Review: The Playboy of the Western World, Old Vic

“A daring fellow is the jewel of the world”

Daring indeed for Robert Sheehan, known to some, if not me, for his part in Misfits, chose to make his professional stage debut at the Old Vic in this revival of The Playboy of the Western World. A 1907 play by Irish writer JM Synge which caused riots with its opening performance which seems rather hard to fathom now, but its Set on the West Coast of Ireland in the early 1900s, Christy Mahon is a mysterious stranger who arrives in a County Mayo pub and declares that he has killed his father. But the locals love the drama and the story-telling wit that he brings into their life and rather than condemning him, elevate him with hero-worship and he attracts the romantic attentions of many of a woman, including engaged barmaid Pegeen.

I have to say I was thoroughly underwhelmed by Sheehan’s Christy, lacking the real verve and charisma needed to convince as the absolute charmer he’s meant to be, a really odd piece of casting in that I just couldn’t see what it was that he was meant to be bringing to the show, it certainly wasn’t the gift of the gab. Ruth Negga fared better as Pegeen but also didn’t really possess the kind of mastery of the text that would have pulled me into this world a bit more. But then I don’t think it would have won me over in any case as this is a very broad, Oirish world in John Crowley’s production, with many performances from supporting characters on a knife edge of just too much.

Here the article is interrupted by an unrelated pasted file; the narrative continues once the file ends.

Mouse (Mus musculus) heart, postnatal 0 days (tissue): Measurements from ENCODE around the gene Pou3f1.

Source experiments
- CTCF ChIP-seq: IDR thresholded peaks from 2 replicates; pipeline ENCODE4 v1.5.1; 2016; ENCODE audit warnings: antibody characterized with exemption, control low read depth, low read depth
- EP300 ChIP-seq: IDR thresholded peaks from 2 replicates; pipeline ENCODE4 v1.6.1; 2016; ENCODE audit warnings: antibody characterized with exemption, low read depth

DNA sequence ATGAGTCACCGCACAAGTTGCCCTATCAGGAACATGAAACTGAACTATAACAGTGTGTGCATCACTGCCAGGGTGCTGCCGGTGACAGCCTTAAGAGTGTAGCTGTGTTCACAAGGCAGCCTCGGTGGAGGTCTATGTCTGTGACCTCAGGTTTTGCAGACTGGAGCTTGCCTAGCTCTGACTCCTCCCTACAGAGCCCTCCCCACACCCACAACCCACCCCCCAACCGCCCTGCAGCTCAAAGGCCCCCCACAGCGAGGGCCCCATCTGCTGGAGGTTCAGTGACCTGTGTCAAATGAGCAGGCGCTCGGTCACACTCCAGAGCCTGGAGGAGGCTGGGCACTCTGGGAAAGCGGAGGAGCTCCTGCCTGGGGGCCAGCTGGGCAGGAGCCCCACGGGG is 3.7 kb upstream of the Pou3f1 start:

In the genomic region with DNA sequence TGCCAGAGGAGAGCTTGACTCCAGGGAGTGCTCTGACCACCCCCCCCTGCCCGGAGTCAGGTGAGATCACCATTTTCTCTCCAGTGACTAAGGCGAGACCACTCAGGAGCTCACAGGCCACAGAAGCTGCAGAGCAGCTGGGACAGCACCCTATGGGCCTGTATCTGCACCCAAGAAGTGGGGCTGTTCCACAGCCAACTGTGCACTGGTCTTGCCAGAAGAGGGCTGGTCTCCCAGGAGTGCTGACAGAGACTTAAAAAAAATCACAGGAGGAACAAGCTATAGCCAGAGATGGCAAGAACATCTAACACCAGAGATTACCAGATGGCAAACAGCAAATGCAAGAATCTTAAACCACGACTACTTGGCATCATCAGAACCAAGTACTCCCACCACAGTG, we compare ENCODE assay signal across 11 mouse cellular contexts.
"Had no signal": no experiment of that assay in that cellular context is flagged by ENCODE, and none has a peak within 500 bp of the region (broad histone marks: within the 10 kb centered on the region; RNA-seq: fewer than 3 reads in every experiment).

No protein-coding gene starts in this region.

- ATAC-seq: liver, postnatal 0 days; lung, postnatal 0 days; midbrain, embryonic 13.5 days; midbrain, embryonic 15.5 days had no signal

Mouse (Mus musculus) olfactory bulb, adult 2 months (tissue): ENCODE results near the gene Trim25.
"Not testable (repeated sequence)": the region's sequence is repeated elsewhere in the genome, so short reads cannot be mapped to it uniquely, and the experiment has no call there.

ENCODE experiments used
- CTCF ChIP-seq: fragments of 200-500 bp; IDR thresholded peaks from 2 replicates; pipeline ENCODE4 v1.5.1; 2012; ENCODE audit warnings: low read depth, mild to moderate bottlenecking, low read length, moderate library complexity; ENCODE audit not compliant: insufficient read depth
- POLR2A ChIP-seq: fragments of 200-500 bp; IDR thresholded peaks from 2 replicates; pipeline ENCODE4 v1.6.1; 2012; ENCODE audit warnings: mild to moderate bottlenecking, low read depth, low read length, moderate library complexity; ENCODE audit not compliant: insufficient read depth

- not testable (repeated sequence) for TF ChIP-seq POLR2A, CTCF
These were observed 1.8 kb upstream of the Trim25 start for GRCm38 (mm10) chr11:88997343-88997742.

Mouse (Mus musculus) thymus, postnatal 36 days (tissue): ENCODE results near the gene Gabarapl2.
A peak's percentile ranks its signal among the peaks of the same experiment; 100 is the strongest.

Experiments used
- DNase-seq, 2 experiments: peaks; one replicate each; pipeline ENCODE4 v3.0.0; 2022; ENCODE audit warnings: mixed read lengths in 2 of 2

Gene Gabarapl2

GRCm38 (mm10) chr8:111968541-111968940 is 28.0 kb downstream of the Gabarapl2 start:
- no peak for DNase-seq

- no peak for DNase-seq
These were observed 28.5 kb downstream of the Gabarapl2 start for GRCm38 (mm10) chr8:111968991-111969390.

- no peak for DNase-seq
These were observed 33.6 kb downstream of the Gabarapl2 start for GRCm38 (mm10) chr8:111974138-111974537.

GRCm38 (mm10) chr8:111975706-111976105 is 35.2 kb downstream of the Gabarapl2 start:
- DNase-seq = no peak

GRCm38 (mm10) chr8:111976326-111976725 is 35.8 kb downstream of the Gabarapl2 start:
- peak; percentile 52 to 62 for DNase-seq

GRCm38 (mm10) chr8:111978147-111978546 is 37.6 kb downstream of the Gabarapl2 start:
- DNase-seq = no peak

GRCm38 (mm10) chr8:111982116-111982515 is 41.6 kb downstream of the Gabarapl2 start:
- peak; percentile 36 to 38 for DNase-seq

Niamh Cusack emerged as the most impressive, as the slyly persuasive widow with a keen eye on the new guy in town and the self-possessed confidence that her younger co-stars would do well to learn from. Her presence stimulated the production for me as too often it felt rather bogged down, and not just by the thick accents used by the cast. Scott Pask’s revolving set looks impressive yet felt a little uninspired which was generally how I felt about the whole play. It has not aged particularly well I fear, with little complexity to the writing as it shifts from comedy to tragedy fairly clunkily and ultimately seemed to me not to have that much to say. But then I haven’t had much luck with Irish drama recently, especially classic Irish work, so I think it is something that might be lining up with puppets and farce!

Running time: 2 hours 10 minutes (with interval)
Programme cost: £4
Booking until 26th November 

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